Our atmosphere is like an ocean. Not an ocean of water, of course – although water is present within it – but an ocean of that far more capricious fluid, air.
And waves pass through the ocean of air just as they do through those of water below. Most of the time, the wavelike movements in our atmosphere are invisible. They roll unnoticed along the boundaries between differing air masses, where denser, cooler air sits below warmer, less-dense air. They develop in the shearing flow of winds, indiscernible ranks of rising and sinking air that can form when wind speeds increase abruptly with altitude. And they lurk downwind of mountain ranges where stable air flows sweep into crests and troughs as they regain equilibrium, hovering unseen in the lee of the rocky peaks.
Unseen, that is, unless clouds are present. For clouds render visible the movements of the air. Down here in the deepest depths of the atmospheric ocean is the ‘troposphere’, named after the Greek word for turning or mixing, where 99% of the atmosphere’s water is to be found. This is where weather happens, where the slightest shifts in temperature due to the air’s rise can be enough to change water from a gas into droplets or crystals; from invisible to visible. It is how the overlapping, intersecting waves caused by the churn of the troposphere are, on some occasions, revealed. Rows of cloud show where the air rises and cools, rows of clearer sky where it sinks and warms. One such occasion was this October day over Moray, Scotland. The Cirrocumulus clouds photographed by Melyssa Wright revealed wave upon wave, undulation upon undulation. Each one rendered visible by the clouds, reminding us of the hidden ocean that we inhabit.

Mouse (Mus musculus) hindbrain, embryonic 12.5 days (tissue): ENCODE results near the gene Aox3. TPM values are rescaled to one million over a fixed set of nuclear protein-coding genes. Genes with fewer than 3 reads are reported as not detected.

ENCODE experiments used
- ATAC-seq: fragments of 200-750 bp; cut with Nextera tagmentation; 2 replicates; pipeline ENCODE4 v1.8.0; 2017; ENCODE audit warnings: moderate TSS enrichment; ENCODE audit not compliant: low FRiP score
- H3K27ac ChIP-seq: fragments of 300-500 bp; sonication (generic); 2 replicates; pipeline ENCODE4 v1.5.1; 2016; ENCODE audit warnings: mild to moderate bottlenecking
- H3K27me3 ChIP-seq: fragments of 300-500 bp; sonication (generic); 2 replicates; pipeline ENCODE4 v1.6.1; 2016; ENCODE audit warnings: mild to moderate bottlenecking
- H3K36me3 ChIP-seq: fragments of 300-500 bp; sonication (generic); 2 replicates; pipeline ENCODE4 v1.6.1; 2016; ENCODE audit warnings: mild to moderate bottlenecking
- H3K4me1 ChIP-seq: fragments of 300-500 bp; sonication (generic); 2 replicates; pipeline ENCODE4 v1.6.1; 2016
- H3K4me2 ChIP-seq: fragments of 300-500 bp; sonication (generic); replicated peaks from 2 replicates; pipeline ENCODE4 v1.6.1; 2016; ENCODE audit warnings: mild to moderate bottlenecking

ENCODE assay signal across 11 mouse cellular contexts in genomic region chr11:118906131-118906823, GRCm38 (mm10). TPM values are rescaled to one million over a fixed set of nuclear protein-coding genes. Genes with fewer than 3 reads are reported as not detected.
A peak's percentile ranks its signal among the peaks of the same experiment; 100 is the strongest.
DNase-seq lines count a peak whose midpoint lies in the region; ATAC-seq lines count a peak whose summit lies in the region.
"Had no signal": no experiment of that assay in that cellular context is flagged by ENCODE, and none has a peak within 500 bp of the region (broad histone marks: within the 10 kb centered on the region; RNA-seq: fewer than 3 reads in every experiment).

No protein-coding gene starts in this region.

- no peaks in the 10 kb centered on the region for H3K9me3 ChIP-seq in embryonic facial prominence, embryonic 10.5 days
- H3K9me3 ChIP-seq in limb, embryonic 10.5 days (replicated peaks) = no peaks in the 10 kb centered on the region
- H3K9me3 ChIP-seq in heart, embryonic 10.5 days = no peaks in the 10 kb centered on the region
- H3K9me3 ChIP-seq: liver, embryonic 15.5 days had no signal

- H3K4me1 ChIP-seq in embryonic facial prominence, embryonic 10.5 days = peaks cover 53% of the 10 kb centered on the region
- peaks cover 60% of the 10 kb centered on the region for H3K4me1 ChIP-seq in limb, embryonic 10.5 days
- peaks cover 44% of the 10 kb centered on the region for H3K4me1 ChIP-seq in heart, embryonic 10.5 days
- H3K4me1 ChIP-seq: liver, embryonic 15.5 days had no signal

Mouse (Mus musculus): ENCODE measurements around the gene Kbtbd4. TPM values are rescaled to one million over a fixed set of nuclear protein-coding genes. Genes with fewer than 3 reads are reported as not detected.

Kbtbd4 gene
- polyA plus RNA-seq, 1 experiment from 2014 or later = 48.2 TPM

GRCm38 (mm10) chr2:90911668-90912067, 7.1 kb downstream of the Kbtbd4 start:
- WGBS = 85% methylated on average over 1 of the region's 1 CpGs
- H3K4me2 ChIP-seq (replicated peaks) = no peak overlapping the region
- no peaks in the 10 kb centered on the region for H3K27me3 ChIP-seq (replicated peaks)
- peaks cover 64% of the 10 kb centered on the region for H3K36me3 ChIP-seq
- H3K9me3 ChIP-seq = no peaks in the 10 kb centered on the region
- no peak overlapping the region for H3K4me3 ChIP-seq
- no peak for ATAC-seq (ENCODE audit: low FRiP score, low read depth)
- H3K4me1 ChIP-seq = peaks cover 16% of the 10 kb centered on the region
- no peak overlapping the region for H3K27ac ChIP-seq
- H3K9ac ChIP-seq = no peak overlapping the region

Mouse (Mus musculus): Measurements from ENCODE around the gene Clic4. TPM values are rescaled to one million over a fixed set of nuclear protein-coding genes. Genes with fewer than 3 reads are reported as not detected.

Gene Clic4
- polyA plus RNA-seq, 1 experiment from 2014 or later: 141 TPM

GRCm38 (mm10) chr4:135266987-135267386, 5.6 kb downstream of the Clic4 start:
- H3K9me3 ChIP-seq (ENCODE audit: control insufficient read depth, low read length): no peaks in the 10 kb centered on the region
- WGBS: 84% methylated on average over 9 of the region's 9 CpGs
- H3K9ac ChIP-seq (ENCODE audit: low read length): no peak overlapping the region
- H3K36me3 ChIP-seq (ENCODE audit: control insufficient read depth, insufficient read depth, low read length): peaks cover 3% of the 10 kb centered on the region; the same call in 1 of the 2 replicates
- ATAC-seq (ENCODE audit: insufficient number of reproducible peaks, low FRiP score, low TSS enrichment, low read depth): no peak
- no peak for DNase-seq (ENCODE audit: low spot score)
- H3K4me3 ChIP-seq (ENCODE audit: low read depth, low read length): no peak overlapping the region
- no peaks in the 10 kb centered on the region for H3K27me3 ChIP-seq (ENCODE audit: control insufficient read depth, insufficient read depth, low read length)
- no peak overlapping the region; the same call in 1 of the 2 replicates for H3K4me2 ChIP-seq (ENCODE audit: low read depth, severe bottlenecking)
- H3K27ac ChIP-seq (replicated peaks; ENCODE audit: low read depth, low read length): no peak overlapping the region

Cirrocumulus undulatus and lenticularis spotted over Lossiemouth, Moray, Scotland, by Melyssa Wright (Member 23,652).